Sunday, June 7, 2015

Landscapes of Memory

One of my favourite poems of all time is 'Ulysses' by Lord Alfred Tennyson. Nearly every line of it is pure gold, but one of my favourite parts of it is Ulysses's meditation on memory and experience:

 For always roaming with a hungry heart
Much have I seen and known---cities of men
And manners, climates, councils, governments,
Myself not least, but honored of them all---
And drunk delight of battle with my peers,
Far on the ringing plains of windy Troy.
I am part of all that I have met;
Yet all experience is an arch wherethrough
Gleams that untraveled world whose margin fades
Forever and forever when I move.

"I am a part of all that I have met". Such simple, everyday, monosyllabic words, but expressing such a profound thought, never expressed with such high dignity! I always take it to mean that Ulysses had played such a part in the places and situations he had been in, that he had left a permanent mark on them. But I've also always taken it to mean-- and I see now that there is little warrant for this-- that the places had left a permanent mark on Ulysses, and had become part of his very being.

Time and space have always seemed mysterious to me, and the more experience I have of them, the more mysterious they seem. When someone says something like: "That happened fifty years ago, but it seems like yesterday", we are at the heart of this mystery. Nothing is more real than space and time...but nothing seems more unreal, either. 

What is the past? Where is it? How is the baby of 1930 the same being as the old man of 2010?

As for space, what is a place? How can France and your back garden both be 'a place' in the same sense? A place is partly an idea, and partly a thing. Very often there is no obvious demarcation between one place and another. And yet-- it would be the utmost pedantry to pretend there is nothing but one endless continuum, arbitrarily divided up by the human mind. There are places. They are real.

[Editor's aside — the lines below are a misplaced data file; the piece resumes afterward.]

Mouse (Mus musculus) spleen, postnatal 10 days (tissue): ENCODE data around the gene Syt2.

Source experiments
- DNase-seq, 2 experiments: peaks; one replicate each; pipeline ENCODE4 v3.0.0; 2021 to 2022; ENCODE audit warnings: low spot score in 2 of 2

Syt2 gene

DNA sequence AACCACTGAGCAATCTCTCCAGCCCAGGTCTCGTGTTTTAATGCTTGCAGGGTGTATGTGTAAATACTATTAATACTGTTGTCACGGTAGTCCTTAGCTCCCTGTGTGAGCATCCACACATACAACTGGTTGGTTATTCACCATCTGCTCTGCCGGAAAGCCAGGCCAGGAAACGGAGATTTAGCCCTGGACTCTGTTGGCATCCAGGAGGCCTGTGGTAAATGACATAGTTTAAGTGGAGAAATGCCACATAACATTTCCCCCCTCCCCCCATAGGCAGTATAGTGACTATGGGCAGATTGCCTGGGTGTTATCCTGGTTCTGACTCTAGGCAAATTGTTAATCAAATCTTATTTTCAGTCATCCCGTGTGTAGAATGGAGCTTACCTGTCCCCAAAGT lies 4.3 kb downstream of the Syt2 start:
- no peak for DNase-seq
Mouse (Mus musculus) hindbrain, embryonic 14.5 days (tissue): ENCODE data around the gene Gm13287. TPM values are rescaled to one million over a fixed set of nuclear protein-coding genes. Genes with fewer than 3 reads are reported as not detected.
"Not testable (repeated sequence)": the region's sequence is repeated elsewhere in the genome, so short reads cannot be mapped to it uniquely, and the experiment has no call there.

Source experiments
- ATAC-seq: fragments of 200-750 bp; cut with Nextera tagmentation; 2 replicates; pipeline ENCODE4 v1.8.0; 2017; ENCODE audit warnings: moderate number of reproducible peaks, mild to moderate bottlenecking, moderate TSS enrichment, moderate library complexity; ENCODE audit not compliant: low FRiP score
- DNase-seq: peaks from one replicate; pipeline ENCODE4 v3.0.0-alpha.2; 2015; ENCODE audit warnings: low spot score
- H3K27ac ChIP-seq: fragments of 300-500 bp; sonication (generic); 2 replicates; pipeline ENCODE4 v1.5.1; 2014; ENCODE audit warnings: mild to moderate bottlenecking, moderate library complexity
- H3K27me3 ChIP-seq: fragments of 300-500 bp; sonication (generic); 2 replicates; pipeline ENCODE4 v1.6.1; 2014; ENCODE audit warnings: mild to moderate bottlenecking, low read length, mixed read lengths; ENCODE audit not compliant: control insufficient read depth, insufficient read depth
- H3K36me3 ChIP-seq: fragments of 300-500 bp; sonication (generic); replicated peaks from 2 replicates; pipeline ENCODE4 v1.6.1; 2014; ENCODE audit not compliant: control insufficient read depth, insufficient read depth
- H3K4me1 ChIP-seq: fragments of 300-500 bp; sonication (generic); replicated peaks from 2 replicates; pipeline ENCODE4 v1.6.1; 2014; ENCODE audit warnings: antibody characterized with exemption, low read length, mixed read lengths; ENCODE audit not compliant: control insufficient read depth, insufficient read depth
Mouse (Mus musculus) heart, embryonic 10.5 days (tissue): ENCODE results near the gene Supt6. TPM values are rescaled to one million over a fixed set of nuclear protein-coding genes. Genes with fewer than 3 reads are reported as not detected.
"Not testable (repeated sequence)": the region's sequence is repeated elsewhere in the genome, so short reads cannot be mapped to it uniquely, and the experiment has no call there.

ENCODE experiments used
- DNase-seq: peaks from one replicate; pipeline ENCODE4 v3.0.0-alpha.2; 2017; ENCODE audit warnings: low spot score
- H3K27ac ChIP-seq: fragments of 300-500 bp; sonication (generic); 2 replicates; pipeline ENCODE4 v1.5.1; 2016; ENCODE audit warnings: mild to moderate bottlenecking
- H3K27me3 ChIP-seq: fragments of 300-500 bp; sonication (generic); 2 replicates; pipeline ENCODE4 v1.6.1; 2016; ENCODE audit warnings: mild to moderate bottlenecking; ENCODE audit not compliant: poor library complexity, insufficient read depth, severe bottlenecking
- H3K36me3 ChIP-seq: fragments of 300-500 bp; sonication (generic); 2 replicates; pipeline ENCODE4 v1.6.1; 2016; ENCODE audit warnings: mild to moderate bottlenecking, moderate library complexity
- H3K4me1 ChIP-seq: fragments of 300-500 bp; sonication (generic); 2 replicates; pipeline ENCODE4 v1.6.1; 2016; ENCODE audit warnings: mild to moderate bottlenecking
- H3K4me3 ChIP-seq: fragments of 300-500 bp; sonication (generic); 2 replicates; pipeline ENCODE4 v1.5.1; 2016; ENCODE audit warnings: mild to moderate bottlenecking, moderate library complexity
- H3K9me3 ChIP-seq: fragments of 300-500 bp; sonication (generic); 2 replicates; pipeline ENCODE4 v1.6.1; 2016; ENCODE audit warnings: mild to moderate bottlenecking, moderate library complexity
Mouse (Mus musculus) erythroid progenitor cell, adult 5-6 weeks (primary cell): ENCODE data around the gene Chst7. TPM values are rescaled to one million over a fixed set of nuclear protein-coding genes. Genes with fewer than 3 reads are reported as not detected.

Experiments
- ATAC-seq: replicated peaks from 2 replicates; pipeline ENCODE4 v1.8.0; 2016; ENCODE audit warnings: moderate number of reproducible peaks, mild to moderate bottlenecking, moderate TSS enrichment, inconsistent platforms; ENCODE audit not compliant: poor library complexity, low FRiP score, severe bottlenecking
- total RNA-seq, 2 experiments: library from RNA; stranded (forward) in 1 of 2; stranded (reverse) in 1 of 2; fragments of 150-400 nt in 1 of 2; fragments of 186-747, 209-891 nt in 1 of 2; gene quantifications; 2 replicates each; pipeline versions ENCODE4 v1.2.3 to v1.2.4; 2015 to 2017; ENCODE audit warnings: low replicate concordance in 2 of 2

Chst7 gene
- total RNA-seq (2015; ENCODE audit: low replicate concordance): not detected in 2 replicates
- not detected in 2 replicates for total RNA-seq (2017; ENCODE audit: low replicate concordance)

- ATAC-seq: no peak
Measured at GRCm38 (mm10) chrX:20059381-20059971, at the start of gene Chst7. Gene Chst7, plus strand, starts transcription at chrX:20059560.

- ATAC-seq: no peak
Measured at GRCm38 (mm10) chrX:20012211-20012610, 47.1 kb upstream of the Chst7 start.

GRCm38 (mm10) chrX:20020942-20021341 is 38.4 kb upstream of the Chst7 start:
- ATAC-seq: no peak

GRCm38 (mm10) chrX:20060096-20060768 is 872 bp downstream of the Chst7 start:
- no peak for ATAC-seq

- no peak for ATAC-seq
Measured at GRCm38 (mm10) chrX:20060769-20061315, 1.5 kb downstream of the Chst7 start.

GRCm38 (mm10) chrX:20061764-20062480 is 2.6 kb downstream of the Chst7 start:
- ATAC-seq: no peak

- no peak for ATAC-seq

When I started going to Mass, the parish priest at the time would always include, in his notices, this little advertisement: "The Irish Catholic newspaper and other religious items are on sale on the stand in the corner." And somehow I always felt a thrill that he could describe the corner of the church, which was perhaps fifteen paces from where he was standing on the altar, as a different place. It was so close-- and yet, in the sense of being not present to him, it was as far away as the moons of Jupiter. I know this is a very idiosyncratic response.

Place seems extra mysterious to me because I have an appalling, appalling sense of direction, and of geography, and of visual recall. When I admit this people say things like: "Oh, I'm like that myself, I'm always getting lost." Well, you might be as bad as me in this regard, but I doubt it. I really doubt it. My inadequacy in such matters is truly spectacular. I would not be able to draw a picture of a room I had been in every day for a decade. All the same, places enter into my soul every bit as deeply as they enter into the souls of others.

There are so many places that seem a part of me, as though I had left fragments of my soul there, like Hansel and Gretel's breadcrumbs.

Funnily enough, the seventh floor flat where I grew up-- right from my youngest days to my early twenties (it's now demolished)-- doesn't hold much nostalgia for me. I am generally the most sentimental of men, but there are too many memories attached to that three-bedroom flat. I don't mean too many bad memories. I mean too many memories of every sort. They seem to cancel each other out.

It's funny how the same experience can affect you in different ways. There were so many people in that flat-- different complements at different times, as people came and went (and came back and went again)-- that the flat was always noisy, chaotic, crowded and messy. It left me with a hatred of messy places-- though I can be messy myself-- but it also left me with a hatred of too much peace and quiet. I can never be happy in a place unless there is coming and going, activity, life. And I can't help feeling a certain (unfair, I'm sure) disdain for people who 'need peace and quiet to function'. I could sleep through a building being demolished-- and I have. But it's strange that I reacted against my environment in one way-- its messiness-- but that I hearken back to it fondly in another-- its bustle, noise and animation.

(How do you work in a library if you don't like too much peace and quiet, you might ask? Sir or ma'am, you would not ask that question if you had ever been in the James Joyce Library. It is not a sleepy or quiet place!)